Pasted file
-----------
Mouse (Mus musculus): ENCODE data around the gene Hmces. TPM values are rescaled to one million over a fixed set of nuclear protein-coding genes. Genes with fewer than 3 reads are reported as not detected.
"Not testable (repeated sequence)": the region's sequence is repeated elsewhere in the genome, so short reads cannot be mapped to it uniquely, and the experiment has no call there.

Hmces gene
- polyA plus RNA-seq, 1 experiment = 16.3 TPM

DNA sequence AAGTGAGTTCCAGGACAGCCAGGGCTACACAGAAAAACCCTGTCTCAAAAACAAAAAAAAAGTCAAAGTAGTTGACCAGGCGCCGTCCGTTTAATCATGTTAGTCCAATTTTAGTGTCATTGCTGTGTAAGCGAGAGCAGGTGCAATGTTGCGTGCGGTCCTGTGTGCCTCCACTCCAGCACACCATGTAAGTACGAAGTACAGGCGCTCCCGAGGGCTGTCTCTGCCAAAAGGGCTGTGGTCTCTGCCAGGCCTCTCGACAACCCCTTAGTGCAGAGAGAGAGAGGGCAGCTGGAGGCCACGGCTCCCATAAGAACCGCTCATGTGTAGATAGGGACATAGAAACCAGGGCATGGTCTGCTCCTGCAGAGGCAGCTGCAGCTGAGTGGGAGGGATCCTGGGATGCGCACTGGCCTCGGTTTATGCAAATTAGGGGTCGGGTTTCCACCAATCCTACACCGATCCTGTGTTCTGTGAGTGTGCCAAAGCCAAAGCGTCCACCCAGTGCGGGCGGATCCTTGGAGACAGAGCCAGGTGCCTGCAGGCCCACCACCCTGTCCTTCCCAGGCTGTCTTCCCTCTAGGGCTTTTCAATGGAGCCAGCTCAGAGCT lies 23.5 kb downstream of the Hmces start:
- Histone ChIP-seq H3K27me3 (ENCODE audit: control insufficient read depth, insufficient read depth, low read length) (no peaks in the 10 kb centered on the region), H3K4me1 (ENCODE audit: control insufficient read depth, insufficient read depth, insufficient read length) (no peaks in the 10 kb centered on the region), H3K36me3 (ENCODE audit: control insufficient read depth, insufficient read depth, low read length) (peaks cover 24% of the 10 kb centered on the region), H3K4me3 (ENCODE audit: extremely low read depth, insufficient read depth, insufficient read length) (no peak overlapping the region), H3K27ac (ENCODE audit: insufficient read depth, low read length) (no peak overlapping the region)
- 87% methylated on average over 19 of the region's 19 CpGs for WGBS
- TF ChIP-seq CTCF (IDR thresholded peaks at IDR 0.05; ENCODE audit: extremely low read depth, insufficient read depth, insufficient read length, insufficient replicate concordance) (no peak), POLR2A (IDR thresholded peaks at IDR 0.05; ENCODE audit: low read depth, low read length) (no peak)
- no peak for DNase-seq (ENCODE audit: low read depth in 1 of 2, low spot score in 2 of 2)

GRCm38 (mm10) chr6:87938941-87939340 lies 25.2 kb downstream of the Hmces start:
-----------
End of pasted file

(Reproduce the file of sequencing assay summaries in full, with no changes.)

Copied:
Mouse (Mus musculus): ENCODE data around the gene Hmces. TPM values are rescaled to one million over a fixed set of nuclear protein-coding genes. Genes with fewer than 3 reads are reported as not detected.
"Not testable (repeated sequence)": the region's sequence is repeated elsewhere in the genome, so short reads cannot be mapped to it uniquely, and the experiment has no call there.

Hmces gene
- polyA plus RNA-seq, 1 experiment = 16.3 TPM

DNA sequence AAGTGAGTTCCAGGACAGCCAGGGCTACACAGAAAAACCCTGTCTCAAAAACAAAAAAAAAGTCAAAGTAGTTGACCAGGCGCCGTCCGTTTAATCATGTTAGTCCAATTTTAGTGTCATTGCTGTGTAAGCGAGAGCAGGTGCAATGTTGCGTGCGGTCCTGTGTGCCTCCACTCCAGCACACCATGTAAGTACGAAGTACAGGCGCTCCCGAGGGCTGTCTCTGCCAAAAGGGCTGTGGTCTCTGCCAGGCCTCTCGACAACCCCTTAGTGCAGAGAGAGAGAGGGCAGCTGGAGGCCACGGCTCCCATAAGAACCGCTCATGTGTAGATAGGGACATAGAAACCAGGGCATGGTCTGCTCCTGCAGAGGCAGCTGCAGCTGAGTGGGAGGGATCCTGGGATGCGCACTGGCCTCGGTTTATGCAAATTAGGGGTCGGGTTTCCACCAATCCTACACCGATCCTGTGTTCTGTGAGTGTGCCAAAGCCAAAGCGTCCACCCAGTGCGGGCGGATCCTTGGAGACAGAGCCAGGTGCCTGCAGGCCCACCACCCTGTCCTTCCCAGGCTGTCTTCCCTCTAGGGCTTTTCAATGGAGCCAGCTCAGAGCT lies 23.5 kb downstream of the Hmces start:
- Histone ChIP-seq H3K27me3 (ENCODE audit: control insufficient read depth, insufficient read depth, low read length) (no peaks in the 10 kb centered on the region), H3K4me1 (ENCODE audit: control insufficient read depth, insufficient read depth, insufficient read length) (no peaks in the 10 kb centered on the region), H3K36me3 (ENCODE audit: control insufficient read depth, insufficient read depth, low read length) (peaks cover 24% of the 10 kb centered on the region), H3K4me3 (ENCODE audit: extremely low read depth, insufficient read depth, insufficient read length) (no peak overlapping the region), H3K27ac (ENCODE audit: insufficient read depth, low read length) (no peak overlapping the region)
- 87% methylated on average over 19 of the region's 19 CpGs for WGBS
- TF ChIP-seq CTCF (IDR thresholded peaks at IDR 0.05; ENCODE audit: extremely low read depth, insufficient read depth, insufficient read length, insufficient replicate concordance) (no peak), POLR2A (IDR thresholded peaks at IDR 0.05; ENCODE audit: low read depth, low read length) (no peak)
- no peak for DNase-seq (ENCODE audit: low read depth in 1 of 2, low spot score in 2 of 2)

GRCm38 (mm10) chr6:87938941-87939340 lies 25.2 kb downstream of the Hmces start: